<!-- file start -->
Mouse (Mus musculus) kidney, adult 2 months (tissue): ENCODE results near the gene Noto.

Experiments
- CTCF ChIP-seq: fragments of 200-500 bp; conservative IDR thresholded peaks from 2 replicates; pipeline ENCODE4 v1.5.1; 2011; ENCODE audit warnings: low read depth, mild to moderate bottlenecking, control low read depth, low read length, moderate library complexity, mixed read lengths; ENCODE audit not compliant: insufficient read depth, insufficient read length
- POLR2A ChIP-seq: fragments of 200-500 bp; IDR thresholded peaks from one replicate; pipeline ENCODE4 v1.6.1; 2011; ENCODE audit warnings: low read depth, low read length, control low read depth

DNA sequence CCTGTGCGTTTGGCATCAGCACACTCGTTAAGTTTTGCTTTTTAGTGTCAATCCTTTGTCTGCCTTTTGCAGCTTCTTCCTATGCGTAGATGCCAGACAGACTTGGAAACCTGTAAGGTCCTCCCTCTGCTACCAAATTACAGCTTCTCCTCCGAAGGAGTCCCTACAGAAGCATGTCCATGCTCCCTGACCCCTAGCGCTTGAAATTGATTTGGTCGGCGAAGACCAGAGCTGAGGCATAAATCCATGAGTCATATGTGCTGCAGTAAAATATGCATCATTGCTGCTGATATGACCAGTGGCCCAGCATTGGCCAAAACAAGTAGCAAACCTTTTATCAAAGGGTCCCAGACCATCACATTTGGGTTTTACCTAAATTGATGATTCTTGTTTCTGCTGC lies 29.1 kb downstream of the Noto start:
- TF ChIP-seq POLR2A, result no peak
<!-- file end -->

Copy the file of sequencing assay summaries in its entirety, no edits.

Mouse (Mus musculus) kidney, adult 2 months (tissue): ENCODE results near the gene Noto.

Experiments
- CTCF ChIP-seq: fragments of 200-500 bp; conservative IDR thresholded peaks from 2 replicates; pipeline ENCODE4 v1.5.1; 2011; ENCODE audit warnings: low read depth, mild to moderate bottlenecking, control low read depth, low read length, moderate library complexity, mixed read lengths; ENCODE audit not compliant: insufficient read depth, insufficient read length
- POLR2A ChIP-seq: fragments of 200-500 bp; IDR thresholded peaks from one replicate; pipeline ENCODE4 v1.6.1; 2011; ENCODE audit warnings: low read depth, low read length, control low read depth

DNA sequence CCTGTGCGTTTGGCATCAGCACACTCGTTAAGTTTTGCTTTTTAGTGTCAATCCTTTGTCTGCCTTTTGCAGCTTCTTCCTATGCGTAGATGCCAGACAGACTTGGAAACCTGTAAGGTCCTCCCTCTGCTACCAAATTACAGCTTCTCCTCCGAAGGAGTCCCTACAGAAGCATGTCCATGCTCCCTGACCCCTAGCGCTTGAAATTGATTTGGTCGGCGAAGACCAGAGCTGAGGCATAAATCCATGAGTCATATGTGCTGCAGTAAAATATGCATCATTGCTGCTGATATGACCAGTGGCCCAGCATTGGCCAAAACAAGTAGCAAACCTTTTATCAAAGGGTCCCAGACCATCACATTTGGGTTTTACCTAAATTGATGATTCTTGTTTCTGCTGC lies 29.1 kb downstream of the Noto start:
- TF ChIP-seq POLR2A, result no peak